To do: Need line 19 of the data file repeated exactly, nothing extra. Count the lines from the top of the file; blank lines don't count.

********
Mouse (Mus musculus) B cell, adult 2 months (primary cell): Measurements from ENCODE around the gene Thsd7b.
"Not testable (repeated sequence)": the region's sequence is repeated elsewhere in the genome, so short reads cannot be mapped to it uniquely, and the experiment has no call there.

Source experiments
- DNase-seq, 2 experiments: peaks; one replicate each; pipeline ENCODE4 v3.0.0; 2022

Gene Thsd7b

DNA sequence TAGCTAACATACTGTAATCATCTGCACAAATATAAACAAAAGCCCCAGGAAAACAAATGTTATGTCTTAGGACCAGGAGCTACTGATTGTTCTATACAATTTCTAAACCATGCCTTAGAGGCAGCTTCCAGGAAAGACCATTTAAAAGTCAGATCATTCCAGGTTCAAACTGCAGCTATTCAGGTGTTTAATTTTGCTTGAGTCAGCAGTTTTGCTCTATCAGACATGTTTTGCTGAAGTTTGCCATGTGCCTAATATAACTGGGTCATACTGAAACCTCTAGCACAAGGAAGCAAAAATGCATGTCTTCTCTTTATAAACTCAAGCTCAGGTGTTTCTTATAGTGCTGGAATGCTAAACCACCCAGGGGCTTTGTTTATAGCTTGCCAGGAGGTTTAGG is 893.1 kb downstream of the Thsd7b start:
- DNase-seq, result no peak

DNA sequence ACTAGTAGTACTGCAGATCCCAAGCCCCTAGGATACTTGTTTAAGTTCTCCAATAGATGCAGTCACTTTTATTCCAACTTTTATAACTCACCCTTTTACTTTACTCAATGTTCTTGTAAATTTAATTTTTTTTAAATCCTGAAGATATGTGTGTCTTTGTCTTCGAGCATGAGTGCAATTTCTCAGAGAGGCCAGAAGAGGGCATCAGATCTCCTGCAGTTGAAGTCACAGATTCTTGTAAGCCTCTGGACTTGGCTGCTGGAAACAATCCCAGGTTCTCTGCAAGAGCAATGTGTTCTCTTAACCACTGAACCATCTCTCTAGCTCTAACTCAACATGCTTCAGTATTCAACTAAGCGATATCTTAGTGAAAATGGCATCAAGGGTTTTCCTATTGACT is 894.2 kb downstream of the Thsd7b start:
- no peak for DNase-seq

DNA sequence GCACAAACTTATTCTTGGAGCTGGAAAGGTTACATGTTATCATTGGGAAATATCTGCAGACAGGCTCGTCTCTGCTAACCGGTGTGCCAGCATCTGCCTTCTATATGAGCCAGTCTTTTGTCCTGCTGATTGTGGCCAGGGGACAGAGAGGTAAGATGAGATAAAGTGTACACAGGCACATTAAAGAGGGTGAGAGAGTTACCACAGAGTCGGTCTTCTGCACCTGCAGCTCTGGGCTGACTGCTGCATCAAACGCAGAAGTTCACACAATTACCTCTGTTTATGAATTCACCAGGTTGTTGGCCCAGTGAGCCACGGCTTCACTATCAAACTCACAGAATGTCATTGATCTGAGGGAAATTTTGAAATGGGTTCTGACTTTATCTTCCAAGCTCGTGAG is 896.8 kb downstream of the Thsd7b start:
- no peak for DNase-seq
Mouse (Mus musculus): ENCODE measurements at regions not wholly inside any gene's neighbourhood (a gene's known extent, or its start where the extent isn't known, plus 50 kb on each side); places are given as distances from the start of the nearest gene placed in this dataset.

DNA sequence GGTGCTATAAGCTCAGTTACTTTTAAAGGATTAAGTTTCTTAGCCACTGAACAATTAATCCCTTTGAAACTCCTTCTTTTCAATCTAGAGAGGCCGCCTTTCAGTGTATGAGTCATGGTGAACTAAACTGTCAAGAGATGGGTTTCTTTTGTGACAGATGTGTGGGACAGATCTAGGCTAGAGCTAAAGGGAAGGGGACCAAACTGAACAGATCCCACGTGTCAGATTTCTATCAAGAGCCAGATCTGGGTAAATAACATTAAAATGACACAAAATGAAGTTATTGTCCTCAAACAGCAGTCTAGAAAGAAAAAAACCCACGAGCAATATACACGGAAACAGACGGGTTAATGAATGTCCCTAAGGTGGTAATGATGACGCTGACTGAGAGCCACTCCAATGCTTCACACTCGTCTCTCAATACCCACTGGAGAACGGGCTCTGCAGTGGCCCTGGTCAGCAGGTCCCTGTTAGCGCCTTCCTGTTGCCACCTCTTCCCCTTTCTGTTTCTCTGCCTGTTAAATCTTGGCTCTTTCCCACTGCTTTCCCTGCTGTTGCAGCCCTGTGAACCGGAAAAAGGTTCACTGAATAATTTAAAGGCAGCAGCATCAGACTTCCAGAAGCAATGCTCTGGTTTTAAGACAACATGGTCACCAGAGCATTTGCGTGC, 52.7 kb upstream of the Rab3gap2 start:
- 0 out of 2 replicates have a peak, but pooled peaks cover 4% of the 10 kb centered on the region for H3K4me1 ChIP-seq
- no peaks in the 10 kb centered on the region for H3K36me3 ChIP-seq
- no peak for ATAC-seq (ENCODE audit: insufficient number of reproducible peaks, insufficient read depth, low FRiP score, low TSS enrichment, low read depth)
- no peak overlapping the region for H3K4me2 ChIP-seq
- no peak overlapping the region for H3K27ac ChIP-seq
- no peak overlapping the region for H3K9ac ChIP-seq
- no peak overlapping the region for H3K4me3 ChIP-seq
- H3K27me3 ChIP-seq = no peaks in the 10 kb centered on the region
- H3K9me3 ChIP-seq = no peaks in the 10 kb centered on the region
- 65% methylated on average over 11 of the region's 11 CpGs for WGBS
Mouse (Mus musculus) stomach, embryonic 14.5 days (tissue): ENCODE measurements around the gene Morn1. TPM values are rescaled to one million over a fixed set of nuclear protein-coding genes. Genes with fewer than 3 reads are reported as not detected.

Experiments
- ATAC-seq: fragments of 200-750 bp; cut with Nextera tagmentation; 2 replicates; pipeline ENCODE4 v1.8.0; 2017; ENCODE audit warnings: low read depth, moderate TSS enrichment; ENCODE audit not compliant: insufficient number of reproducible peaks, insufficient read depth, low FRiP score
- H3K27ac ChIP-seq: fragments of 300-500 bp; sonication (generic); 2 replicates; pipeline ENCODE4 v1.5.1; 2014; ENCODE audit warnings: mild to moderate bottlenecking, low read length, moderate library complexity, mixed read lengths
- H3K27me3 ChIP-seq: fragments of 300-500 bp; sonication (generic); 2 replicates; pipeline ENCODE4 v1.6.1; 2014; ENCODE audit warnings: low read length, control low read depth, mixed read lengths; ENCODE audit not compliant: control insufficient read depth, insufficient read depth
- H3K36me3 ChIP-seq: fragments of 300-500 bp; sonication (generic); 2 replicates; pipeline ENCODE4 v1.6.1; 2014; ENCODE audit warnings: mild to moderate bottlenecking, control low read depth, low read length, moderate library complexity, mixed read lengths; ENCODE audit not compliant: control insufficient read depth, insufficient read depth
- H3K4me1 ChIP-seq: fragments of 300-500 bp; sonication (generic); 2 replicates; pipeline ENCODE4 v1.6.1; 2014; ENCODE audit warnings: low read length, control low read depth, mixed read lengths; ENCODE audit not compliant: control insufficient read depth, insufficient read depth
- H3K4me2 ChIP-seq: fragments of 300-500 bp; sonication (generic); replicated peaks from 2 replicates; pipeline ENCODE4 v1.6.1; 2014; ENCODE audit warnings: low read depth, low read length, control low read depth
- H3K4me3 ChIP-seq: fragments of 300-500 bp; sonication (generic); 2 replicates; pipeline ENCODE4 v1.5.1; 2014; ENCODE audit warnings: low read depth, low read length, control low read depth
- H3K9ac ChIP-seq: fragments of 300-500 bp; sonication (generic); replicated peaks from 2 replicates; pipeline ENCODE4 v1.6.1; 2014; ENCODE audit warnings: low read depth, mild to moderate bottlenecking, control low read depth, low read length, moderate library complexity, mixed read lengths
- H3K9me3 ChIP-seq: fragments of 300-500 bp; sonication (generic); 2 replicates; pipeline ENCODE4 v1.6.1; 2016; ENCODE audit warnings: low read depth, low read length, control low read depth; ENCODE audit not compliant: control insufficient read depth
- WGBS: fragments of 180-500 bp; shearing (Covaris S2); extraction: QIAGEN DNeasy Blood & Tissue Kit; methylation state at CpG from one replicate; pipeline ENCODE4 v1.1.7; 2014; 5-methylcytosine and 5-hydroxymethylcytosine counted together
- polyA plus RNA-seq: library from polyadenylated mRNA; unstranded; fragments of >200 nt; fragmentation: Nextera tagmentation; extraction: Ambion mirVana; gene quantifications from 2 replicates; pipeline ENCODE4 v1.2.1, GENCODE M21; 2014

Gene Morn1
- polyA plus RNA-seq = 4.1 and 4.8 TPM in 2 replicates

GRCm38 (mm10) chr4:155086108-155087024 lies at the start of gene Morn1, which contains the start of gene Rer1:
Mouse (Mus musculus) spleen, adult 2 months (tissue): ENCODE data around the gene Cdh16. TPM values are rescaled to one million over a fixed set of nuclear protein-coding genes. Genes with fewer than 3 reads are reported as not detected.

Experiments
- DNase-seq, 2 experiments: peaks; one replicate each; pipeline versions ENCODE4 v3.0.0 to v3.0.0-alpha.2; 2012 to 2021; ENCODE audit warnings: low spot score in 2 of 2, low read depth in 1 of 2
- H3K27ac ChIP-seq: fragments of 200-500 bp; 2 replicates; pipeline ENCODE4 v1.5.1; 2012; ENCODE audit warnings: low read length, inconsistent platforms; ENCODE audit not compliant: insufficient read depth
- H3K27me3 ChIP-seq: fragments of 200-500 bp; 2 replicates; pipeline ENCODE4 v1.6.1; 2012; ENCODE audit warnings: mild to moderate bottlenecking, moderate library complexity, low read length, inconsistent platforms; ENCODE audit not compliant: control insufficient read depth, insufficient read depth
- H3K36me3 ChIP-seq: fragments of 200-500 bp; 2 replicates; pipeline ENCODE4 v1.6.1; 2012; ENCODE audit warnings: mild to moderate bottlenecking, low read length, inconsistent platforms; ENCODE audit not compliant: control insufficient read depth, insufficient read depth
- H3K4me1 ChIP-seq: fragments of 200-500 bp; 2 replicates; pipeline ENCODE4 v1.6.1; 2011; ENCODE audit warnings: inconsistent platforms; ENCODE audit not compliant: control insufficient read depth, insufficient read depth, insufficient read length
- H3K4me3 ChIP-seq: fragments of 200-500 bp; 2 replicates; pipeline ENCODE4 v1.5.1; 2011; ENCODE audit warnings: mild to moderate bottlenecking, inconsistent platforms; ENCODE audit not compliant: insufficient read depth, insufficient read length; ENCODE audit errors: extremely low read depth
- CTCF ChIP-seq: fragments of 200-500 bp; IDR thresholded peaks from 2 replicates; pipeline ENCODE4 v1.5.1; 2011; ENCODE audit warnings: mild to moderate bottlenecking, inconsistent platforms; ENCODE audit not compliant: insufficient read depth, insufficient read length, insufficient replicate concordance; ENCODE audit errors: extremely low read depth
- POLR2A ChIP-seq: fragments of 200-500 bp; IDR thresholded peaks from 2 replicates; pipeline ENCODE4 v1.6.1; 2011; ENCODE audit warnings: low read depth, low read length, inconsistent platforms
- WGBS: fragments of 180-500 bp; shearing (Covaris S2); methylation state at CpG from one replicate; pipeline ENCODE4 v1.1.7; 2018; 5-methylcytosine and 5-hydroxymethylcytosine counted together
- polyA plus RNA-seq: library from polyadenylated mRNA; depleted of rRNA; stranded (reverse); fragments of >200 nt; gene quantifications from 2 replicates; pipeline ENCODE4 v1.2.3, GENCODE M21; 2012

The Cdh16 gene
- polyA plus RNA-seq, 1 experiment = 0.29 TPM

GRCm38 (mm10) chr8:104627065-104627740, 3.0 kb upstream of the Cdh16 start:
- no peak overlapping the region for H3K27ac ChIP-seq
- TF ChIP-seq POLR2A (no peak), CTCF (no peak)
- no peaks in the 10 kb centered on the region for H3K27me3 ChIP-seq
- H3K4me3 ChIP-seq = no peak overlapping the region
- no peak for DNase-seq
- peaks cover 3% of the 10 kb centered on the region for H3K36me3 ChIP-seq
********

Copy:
- no peak overlapping the region for H3K9ac ChIP-seq